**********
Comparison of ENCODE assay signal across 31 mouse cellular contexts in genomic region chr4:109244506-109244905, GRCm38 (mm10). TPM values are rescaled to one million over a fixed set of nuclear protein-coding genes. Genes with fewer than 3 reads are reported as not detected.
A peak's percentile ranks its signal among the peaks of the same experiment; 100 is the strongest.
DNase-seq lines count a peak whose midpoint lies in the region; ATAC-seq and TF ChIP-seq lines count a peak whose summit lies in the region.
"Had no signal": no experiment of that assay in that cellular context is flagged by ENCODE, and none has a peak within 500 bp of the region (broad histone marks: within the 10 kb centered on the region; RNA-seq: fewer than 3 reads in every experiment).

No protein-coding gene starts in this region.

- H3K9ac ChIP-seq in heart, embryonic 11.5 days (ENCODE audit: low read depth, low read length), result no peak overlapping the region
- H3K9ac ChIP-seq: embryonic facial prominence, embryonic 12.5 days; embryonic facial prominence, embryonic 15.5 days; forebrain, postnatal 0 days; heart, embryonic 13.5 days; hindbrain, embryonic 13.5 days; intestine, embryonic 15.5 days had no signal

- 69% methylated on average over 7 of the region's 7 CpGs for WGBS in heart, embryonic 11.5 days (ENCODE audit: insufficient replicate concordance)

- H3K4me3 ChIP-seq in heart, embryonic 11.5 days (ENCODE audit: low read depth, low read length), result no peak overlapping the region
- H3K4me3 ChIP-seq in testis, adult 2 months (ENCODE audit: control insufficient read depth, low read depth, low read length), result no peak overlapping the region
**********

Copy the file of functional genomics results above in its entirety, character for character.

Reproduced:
Comparison of ENCODE assay signal across 31 mouse cellular contexts in genomic region chr4:109244506-109244905, GRCm38 (mm10). TPM values are rescaled to one million over a fixed set of nuclear protein-coding genes. Genes with fewer than 3 reads are reported as not detected.
A peak's percentile ranks its signal among the peaks of the same experiment; 100 is the strongest.
DNase-seq lines count a peak whose midpoint lies in the region; ATAC-seq and TF ChIP-seq lines count a peak whose summit lies in the region.
"Had no signal": no experiment of that assay in that cellular context is flagged by ENCODE, and none has a peak within 500 bp of the region (broad histone marks: within the 10 kb centered on the region; RNA-seq: fewer than 3 reads in every experiment).

No protein-coding gene starts in this region.

- H3K9ac ChIP-seq in heart, embryonic 11.5 days (ENCODE audit: low read depth, low read length), result no peak overlapping the region
- H3K9ac ChIP-seq: embryonic facial prominence, embryonic 12.5 days; embryonic facial prominence, embryonic 15.5 days; forebrain, postnatal 0 days; heart, embryonic 13.5 days; hindbrain, embryonic 13.5 days; intestine, embryonic 15.5 days had no signal

- 69% methylated on average over 7 of the region's 7 CpGs for WGBS in heart, embryonic 11.5 days (ENCODE audit: insufficient replicate concordance)

- H3K4me3 ChIP-seq in heart, embryonic 11.5 days (ENCODE audit: low read depth, low read length), result no peak overlapping the region
- H3K4me3 ChIP-seq in testis, adult 2 months (ENCODE audit: control insufficient read depth, low read depth, low read length), result no peak overlapping the region